“This year’s forest fires are among the worst on record. We need to focus on finding a solution,” said APP. “We hope that all parties will work together and urgently start a cross sector, multi-stakeholder approach to address this, which includes companies, communities, NGOs and government.”

Nonetheless evidence of fires in concessions that supply APP, whose zero deforestation policy is a first for its sector, as well as areas set aside under Indonesia’s forestry moratorium indicates that more needs to be done to address what has become a chronic problem and a source of political tension in the region. Singapore and Malaysia fear that a prolonged haze could cost their economies billions of dollars in lost business, health impacts, and delayed transportation. The 1997-1998 fires that left more than 8 million hectares charred across Borneo cost 9 billion in economic damages according to the Asian Development Bank. Those fires were exacerbated by dry El Niño conditions, but the root cause was forest clearing for oil palm plantations, which in Indonesia are often financed by companies linked to Malaysia and Indonesia.

NASA MODIS fire hotspots for the past 7 days

Satellite analysis by NGOs — slated for release this weekend — indicates that oil palm plantations are also a key driver of this year’s fires.

“The palm oil sector has been shown to rely on fire clearance,” said a conservationist who wasn’t authorized to speak on the record on behalf of the NGO ahead of the release of its report. “It suits them: the ash [is] good for the trees [and] gets rid of all that ‘waste’ wood.”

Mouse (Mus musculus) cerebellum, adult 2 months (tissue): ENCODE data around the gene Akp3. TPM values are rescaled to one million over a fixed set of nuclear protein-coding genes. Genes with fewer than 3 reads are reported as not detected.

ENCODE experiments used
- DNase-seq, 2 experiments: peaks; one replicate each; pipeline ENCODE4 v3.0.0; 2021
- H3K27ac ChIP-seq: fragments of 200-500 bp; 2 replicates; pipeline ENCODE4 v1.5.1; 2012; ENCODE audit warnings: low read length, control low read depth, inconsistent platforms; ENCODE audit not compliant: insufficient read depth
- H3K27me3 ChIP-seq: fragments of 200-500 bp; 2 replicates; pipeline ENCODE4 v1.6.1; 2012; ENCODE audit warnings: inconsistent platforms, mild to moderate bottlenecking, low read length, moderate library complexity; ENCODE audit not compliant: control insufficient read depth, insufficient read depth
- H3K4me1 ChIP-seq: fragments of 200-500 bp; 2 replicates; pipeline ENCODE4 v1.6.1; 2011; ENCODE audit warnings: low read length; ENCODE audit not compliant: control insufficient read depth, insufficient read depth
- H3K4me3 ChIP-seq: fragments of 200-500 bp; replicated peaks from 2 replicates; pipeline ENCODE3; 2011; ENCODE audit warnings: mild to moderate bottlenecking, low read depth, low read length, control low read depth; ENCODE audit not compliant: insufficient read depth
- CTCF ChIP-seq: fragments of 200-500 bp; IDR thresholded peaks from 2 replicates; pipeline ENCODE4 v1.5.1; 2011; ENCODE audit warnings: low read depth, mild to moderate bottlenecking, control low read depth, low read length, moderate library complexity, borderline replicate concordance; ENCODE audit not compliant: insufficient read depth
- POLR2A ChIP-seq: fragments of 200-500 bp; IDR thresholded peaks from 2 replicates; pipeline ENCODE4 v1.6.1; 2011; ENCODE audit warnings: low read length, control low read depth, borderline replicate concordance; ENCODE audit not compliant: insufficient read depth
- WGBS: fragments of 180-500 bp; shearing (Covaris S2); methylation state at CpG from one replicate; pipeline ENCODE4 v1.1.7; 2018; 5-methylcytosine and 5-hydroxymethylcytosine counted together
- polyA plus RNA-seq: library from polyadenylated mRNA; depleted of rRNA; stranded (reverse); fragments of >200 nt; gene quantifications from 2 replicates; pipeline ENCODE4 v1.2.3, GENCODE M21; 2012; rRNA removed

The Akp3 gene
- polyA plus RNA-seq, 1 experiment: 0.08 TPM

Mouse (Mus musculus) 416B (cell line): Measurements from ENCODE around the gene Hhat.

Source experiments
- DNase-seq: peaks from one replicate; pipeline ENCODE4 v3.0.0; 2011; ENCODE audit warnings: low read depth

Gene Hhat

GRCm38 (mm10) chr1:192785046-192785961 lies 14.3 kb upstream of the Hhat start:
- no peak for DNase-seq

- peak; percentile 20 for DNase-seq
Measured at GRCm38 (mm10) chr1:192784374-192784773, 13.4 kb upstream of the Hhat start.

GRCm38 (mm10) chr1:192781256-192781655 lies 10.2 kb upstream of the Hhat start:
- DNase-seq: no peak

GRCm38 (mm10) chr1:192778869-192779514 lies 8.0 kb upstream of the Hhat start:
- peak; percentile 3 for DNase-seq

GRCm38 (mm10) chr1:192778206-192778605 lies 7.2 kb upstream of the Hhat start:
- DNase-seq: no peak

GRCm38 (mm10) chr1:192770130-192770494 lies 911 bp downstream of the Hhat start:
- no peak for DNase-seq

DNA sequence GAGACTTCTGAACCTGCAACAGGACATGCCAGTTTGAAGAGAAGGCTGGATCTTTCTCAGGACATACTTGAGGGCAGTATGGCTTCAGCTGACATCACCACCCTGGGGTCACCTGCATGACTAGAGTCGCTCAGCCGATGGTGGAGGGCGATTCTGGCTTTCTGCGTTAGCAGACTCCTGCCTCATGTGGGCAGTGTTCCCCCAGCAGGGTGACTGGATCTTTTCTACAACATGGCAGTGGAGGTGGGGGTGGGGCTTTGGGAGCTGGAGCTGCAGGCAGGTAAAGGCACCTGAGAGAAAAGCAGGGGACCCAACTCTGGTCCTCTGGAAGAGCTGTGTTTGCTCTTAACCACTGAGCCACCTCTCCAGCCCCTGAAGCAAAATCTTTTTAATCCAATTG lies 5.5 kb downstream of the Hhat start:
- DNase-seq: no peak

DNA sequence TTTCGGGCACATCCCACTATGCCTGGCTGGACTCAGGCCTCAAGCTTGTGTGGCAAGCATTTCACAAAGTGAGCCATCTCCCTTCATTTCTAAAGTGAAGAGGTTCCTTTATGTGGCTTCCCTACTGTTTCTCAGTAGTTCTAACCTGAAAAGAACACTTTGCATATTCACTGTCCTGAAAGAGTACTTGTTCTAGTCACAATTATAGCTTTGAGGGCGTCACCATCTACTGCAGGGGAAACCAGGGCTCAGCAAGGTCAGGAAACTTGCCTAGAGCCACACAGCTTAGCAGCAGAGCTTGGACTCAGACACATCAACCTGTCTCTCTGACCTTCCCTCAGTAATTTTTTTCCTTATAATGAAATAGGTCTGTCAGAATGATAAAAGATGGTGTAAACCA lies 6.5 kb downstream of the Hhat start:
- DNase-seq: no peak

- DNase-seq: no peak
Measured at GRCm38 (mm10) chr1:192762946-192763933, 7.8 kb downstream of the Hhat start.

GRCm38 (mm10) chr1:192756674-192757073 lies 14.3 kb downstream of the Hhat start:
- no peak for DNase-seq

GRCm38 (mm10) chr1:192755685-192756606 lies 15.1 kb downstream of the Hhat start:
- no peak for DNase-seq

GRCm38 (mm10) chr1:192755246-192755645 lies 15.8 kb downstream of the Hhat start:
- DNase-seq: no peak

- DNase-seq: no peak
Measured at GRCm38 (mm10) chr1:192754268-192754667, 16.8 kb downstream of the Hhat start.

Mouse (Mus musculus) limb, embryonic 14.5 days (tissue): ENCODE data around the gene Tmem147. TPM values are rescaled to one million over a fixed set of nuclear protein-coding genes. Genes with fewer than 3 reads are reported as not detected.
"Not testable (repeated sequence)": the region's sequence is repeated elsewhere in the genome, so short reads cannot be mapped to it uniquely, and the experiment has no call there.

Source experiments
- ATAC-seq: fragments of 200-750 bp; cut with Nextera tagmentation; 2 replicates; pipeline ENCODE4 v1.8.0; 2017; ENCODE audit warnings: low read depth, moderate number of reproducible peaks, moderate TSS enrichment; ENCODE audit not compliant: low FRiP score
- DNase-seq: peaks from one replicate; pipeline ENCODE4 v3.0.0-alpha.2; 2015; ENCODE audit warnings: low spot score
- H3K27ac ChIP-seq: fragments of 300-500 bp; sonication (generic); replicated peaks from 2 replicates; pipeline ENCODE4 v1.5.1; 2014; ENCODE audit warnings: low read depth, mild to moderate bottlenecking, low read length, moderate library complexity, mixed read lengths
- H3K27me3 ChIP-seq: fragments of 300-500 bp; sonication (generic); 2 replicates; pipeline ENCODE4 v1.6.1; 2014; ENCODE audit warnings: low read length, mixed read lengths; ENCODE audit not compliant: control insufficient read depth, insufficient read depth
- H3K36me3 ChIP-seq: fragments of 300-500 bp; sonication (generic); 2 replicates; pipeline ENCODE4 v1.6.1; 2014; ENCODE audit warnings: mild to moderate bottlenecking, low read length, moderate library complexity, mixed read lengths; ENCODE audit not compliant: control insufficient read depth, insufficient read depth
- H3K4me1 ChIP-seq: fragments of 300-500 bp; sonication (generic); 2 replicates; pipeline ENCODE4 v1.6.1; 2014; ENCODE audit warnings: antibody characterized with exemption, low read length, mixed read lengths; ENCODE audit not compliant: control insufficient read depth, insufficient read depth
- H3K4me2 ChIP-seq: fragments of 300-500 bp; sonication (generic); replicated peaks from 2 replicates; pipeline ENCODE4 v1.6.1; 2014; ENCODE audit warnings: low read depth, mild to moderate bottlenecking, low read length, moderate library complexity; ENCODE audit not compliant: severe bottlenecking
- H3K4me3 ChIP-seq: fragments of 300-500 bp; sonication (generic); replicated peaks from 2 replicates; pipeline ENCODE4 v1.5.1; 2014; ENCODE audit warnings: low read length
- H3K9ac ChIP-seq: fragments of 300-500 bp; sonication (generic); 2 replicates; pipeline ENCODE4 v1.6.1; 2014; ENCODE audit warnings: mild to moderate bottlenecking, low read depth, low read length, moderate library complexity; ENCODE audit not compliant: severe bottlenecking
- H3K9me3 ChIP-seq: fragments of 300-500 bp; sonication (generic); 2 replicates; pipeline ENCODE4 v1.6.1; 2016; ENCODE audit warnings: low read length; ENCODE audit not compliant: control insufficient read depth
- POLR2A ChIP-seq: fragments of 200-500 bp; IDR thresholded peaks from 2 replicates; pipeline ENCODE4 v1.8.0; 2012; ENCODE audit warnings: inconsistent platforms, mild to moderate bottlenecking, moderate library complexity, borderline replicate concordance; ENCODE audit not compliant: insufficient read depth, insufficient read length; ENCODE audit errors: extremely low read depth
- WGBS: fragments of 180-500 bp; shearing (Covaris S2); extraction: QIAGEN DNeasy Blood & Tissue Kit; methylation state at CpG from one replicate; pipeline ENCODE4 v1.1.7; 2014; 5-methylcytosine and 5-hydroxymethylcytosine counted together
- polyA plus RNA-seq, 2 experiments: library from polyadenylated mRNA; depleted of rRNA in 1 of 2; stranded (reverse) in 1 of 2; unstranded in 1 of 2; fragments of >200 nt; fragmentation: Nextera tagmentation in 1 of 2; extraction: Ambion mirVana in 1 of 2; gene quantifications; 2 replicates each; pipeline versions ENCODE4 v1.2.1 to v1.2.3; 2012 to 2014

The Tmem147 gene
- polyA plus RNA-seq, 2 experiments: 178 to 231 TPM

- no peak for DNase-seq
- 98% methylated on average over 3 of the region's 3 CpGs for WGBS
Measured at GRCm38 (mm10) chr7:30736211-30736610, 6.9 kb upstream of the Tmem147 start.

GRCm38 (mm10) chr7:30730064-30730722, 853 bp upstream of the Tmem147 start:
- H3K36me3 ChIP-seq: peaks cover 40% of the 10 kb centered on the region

Conversion of peatlands for plantations is a particular fire risk — dried peat is a tinderbox and can burn for months, or even years, in the case of underground peat fires. Peat fires are also a huge source of greenhouse gas emissions, potentially contributing to even drier conditions — and more haze — in the region in the future.

“Fires across Sumatra are wreaking havoc for millions of people in the region and destroying the climate,” said Bustar Maitar, head of Greenpeace Indonesia’s forest campaign. “Palm oil producers must immediately deploy fire crews to extinguish these fires. But really cleaning up their act starts with adopting a zero deforestation policy.”

Editor’s note: WRI released some great data shortly after this post went online: Peering Through the Haze: What Data Can Tell Us About the Fires in Indonesia. Here is some of the data:

WRI’s interactive map of the forest fires and concessions.